“I am excited to be joining the People For Puget Sound team,” said Bancroft. “I am looking forward to working on the conservation of Puget Sound, a world-renowned estuary system. It’s a great time to be part of this effort.”

“I had the pleasure of meeting Tom during the selection process, and I am delighted that he will be the new leader of People For Puget Sound,” said Martha Kongsgaard, chair of the Puget Sound Partnership’s Leadership Council. “People For Puget Sound is one of our key partners in the effort to restore the Sound’s health, and I look forward to working with Tom as he moves into this new role.”

Tom will be succeeding founder and Executive Director Kathy Fletcher who will be retiring at the end of June 2011.

“I am thrilled and confident about People For Puget Sound’s future under Tom Bancroft’s leadership,” said Fletcher. “He has the outstanding background and personal qualities we were looking for.

Vic study: Oil spill would hit taxpayers hard

1/14 Vancouver Sun
Environmental Law Centre says compensation on civil liability for  damage tops out at $1.3B
By Scott Simpson, Vancouver Sun
Oil-spill compensation from industry is just a drop in the  bucket compared to what would be needed to recover from a  catastrophic spill off B.C.’s coast, according to a new report.
Spill compensation, including oil-tanker insurance and an  international convention on civil liability for oil-pollution  damage, tops out at $1.3 billion, according to a study by the  University of Victoria’s Environmental Law Centre released Thursday  by Living Oceans Society.
That’s roughly one-third of the cleanup and compensation costs of  the 1989 Alaskan Exxon Valdez spill, and the Exxon spill doesn’t  even rank in the top 30 largest global spills.
More at

State Department of Fish & Wildlife proposes closing Steelhead fishing

So folks, here you are. Since the citizens of this state gave a clear message that there are to be no new taxes, and that some taxes were to be rolled back, and that the economy is still stuck in a rut, the State is being forced to deal with a massive budget shortfall without any new revenue streams, and frankly, with less. Hope that all of you that voted against all taxes are now willing to step up and help the fishing community save their fisheries. There are lots of fishing jobs at stake here, from gear and bait sellers, guides, and many others. The choice for our lawmakers is clear, social service agencies helping our most poor and vulnerable, higher education, or fishing. I think it will be a hard sell. There are some ideas about how to deal with this below..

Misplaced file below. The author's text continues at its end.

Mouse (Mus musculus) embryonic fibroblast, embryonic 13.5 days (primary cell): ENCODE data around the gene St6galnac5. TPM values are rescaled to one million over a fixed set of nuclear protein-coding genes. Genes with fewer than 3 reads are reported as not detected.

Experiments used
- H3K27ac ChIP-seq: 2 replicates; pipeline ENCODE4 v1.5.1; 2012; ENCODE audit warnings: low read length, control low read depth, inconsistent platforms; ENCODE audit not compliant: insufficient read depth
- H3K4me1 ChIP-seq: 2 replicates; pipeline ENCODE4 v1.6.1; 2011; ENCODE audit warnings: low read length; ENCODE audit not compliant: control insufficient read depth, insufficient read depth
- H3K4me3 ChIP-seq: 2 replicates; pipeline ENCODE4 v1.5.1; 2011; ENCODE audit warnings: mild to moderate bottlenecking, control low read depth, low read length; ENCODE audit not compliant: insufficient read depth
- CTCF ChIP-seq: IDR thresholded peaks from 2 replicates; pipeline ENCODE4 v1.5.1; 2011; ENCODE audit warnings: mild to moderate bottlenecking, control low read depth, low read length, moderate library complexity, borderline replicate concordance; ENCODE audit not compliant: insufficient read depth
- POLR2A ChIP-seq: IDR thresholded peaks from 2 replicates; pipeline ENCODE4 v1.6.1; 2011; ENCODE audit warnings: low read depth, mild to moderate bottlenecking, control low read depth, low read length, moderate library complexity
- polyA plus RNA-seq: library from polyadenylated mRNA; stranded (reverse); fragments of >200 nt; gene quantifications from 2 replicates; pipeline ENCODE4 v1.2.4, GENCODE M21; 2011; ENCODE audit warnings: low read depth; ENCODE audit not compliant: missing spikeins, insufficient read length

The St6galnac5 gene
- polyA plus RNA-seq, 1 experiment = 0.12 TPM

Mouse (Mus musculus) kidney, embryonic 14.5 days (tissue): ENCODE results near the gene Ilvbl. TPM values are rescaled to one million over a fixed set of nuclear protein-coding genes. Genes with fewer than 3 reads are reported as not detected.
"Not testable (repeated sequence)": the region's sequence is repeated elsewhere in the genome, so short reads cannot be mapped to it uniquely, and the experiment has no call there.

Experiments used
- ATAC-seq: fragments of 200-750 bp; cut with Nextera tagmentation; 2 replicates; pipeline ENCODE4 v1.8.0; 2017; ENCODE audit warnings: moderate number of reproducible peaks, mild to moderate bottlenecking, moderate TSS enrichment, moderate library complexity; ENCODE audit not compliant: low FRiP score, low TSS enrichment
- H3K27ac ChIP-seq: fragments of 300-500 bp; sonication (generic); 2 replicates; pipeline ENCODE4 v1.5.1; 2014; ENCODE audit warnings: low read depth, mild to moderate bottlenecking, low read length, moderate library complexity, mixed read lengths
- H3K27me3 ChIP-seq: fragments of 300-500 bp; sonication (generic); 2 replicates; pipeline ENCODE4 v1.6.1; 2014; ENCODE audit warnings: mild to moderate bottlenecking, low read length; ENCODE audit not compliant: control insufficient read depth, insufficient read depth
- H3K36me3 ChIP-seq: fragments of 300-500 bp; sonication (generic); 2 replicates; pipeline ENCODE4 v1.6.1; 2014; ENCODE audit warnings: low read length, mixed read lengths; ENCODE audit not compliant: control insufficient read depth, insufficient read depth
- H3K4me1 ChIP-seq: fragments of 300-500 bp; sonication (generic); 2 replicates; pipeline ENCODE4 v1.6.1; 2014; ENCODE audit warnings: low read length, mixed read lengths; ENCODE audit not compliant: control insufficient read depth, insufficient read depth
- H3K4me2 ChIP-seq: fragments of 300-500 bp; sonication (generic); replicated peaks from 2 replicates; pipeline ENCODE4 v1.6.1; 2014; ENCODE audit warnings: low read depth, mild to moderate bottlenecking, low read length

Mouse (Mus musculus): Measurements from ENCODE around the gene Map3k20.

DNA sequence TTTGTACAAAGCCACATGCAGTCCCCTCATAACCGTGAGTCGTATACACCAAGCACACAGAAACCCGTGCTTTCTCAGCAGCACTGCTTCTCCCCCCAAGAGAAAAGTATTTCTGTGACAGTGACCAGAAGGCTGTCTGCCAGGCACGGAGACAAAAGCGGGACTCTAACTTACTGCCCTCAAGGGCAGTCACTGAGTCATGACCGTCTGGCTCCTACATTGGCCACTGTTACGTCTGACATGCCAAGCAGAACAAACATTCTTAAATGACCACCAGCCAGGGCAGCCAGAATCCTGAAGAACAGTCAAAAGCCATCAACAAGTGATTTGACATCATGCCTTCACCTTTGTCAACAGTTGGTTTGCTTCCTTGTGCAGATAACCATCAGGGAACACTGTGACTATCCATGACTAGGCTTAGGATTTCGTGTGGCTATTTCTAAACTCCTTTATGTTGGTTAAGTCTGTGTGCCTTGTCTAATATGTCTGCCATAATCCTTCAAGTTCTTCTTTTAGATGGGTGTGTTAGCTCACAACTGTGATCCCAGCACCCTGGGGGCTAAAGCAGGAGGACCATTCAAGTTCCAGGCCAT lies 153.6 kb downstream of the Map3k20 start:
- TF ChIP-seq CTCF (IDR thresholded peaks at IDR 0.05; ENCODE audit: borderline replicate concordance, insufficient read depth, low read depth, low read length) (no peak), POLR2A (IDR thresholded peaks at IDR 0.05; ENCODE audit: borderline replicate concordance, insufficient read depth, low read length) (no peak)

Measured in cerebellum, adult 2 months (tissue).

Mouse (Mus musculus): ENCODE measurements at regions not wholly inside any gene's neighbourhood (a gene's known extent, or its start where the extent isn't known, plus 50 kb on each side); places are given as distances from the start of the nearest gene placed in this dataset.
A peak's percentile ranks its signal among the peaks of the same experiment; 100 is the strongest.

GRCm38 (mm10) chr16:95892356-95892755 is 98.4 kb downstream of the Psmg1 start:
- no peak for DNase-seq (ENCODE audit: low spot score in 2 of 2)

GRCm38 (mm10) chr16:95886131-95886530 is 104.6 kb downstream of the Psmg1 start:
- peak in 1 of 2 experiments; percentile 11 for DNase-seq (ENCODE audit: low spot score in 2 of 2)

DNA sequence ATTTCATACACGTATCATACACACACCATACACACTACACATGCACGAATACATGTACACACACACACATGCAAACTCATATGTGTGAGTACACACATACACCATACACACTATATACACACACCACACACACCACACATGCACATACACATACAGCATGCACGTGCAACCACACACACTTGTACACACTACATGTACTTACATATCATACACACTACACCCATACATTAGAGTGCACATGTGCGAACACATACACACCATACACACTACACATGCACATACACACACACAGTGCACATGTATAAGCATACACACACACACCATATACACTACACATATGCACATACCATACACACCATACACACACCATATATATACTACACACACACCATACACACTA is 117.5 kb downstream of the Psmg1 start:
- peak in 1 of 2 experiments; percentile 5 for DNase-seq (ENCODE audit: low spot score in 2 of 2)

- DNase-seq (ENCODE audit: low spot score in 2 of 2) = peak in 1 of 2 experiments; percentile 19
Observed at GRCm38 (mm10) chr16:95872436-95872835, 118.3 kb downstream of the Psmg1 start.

State proposes hunting, fishing license increase

By ALLEN THOMAS, The Vancouver Columbian

State wildlife officials have drafted a blueprint for the first across-the-board increase in hunting and fishing license fees in 14 years.

A resident freshwater fishing license would jump from $26 to $29.50 and a combination freshwater-saltwater-shellfish resident license from $48.20 to $54.25. An elk license would increase from $45.20 to $57, while a deer license would decrease from $45.20 to $44.90.

While most licenses would cost more, fees for youth, seniors and disabled veterans would decrease.

Increases in commercial fishing fees also are proposed.

The Washington Department of Fish and Wildlife is facing a $10 million to $20 million shortfall in state General Fund money plus about a $10 million reduction in the state Wildlife Account, which mostly comes from license revenue, in the 2011-13 budget cycle.

Phil Anderson, department director, said cuts might include 20 wildlife enforcement jobs, closure of seven to 11 fish hatcheries, elimination of steelhead fishing in Puget Sound tributaries and closure of some of the agency’s 700 public access areas.

Anderson is making appearances around the state explaining the potential license increases and seeking reaction. New license fees require action by the state Legislature.